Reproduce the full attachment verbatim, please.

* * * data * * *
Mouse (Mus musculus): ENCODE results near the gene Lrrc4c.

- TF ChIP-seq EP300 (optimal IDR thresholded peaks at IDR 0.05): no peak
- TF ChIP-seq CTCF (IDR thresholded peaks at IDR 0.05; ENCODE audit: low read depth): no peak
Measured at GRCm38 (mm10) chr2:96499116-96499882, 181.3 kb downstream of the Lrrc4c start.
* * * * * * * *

Mouse (Mus musculus): ENCODE results near the gene Lrrc4c.

- TF ChIP-seq EP300 (optimal IDR thresholded peaks at IDR 0.05): no peak
- TF ChIP-seq CTCF (IDR thresholded peaks at IDR 0.05; ENCODE audit: low read depth): no peak
Measured at GRCm38 (mm10) chr2:96499116-96499882, 181.3 kb downstream of the Lrrc4c start.